Funding for GrazingFutures has been allocated from the five-year Drought and Climate Adaption Program (DCAP) which is a component of the Queensland Government’s Rural Assistance and Drought Package. The DCAP policy has identified:

  • Farm business assistance should be aimed at improving drought preparedness through training and decision support tools;
  • There is assistance to improve risk management and drought preparedness; and
  • The Qld Climate Adaptation Strategy seeks to address risks to the economy, environment, infrastructure and communities from current and future climate impacts.

A significant strength of this project is that it is producer-centred and operates within the comprehensive framework of Grazing BMP, providing a very sound basis for collaboration. Whilst the project is currently funded by DCAP there is the opportunity for other investment in the project and alignment of additional programs. This would build on the existing collaboration, deliver additional outcomes in parallel and provide the efficiencies of an established project and partner relationships. Further, as well as building the knowledge and skills of grazing businesses GrazingFutures is, in a structured manner, building the skills of project staff, which may further support practice change and drought resilience in the grazing community of Western Queensland.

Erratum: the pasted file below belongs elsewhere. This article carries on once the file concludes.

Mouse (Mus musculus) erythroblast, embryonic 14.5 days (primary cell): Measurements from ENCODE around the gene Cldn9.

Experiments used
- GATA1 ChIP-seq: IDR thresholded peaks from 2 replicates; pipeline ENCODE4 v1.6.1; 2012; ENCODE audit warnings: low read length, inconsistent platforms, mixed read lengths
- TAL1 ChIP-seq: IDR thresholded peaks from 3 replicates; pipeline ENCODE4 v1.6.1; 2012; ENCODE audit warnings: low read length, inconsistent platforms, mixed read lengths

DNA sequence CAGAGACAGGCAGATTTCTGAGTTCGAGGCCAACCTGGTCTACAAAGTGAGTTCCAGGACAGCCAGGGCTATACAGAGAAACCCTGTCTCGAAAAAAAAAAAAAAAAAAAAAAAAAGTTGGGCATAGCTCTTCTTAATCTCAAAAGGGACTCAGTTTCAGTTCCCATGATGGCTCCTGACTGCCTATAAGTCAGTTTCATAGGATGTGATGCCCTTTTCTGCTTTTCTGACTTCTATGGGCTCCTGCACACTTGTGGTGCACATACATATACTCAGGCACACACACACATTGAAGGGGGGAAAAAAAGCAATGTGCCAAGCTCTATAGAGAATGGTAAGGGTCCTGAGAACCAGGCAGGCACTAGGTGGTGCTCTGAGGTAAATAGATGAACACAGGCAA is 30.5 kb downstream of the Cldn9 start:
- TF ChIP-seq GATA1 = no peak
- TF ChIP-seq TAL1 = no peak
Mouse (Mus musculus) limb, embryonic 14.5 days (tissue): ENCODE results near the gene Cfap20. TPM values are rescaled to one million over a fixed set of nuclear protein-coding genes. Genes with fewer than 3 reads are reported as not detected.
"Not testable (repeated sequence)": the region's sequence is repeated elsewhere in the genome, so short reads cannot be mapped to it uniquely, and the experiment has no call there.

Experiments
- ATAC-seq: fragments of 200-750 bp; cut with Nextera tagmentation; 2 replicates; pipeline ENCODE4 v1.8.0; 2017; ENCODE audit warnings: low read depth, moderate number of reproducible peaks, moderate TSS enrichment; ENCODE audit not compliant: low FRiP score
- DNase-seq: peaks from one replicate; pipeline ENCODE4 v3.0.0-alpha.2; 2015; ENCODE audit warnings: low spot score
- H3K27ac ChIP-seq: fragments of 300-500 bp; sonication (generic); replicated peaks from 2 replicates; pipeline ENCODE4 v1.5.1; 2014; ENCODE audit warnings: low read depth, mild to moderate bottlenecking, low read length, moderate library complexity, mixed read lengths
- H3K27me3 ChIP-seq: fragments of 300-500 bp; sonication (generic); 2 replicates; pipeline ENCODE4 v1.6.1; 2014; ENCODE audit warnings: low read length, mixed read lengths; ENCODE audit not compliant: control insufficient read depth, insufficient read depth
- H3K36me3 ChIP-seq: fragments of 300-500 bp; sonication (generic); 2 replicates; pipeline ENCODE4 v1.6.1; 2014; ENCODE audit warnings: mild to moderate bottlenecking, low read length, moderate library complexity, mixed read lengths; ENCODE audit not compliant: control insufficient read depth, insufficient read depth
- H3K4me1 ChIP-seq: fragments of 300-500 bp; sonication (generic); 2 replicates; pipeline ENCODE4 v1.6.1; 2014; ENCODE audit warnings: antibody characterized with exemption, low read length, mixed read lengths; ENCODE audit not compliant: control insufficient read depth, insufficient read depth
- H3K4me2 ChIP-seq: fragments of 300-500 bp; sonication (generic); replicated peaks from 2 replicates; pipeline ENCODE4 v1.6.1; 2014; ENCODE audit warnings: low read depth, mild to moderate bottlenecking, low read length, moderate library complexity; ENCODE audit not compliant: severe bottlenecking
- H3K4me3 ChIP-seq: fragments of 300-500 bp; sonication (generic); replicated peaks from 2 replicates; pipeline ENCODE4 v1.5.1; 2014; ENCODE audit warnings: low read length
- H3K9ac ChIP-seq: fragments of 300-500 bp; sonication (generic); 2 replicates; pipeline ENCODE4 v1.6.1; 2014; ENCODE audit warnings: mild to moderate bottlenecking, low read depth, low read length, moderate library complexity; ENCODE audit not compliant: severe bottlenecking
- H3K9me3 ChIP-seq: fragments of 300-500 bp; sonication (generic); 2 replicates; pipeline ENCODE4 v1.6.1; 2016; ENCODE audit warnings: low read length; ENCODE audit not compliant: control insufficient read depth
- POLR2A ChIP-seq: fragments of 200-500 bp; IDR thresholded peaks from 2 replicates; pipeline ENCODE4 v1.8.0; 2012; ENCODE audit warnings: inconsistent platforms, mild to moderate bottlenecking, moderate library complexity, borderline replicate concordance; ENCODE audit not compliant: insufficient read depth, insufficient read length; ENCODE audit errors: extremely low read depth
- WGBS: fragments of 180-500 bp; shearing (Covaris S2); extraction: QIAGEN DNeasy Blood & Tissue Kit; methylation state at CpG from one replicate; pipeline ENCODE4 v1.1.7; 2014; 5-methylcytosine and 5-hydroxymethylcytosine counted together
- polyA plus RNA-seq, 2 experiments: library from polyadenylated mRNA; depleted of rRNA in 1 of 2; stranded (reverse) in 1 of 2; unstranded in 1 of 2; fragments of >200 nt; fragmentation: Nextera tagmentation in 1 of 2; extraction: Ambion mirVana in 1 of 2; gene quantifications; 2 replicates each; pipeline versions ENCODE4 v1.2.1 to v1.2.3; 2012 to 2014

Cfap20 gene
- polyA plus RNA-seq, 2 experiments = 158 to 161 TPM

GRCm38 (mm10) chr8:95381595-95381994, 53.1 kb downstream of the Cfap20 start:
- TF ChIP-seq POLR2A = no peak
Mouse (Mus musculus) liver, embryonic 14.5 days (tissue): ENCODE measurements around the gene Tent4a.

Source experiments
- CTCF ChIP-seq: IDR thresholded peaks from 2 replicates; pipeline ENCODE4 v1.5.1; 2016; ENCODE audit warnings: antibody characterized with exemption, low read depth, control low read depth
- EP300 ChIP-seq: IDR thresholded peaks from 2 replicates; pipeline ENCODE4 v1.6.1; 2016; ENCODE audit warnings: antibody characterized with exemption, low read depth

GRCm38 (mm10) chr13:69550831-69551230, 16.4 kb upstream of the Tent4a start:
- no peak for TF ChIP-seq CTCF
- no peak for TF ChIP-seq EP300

Project objectives

  1. Prioritise the delivery of workshops, training and targeted support within the themes of people and business, grazing land management and animal production based on verifiable industry needs, data and regional drought conditions.
  2. Support grazing businesses in western Queensland to improve business resilience, drought recovery and future drought preparedness.
  3. Improve the skills and capability of grazing industry support officers from both the public and private sectors to facilitate improvement in business resilience, drought recovery and future drought preparedness of grazing businesses in western Queensland.
  4. Partner with government, non-government agencies and other partners to deliver comprehensive support to grazing businesses and value add to existing services.
  5. Analyse and document key learnings from grazing businesses adopting objective measurement to enhance drought recovery, increase future drought preparedness and plan for other business risks.

When: 1 January 2016 to 31 January 2021

Contact: Joe Rolfe, Department of Agriculture and Fisheries